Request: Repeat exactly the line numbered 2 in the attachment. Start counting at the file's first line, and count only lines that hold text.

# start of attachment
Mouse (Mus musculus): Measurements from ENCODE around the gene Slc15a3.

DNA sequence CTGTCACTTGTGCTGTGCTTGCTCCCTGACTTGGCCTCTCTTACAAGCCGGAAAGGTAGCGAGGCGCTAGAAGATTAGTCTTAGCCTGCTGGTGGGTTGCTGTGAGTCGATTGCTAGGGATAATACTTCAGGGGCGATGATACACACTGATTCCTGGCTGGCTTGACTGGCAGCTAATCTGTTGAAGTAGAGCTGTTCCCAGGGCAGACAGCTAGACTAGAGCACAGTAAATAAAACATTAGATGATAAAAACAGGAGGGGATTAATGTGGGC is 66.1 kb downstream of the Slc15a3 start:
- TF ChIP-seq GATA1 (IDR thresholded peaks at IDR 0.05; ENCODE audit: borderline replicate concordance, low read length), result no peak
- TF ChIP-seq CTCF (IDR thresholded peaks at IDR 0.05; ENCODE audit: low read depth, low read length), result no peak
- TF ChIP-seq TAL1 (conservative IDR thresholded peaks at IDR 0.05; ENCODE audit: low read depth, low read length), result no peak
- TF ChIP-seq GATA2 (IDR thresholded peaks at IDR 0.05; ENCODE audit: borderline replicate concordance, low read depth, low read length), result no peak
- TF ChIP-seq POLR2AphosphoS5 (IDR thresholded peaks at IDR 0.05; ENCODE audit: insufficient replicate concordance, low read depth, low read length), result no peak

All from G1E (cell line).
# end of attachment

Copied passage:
DNA sequence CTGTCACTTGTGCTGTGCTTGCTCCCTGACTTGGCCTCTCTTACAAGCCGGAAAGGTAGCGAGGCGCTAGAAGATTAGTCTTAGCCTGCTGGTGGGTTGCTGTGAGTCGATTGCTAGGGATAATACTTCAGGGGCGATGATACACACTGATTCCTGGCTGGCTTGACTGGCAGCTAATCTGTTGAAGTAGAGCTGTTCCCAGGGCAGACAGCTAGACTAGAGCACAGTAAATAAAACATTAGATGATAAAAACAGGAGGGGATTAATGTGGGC is 66.1 kb downstream of the Slc15a3 start: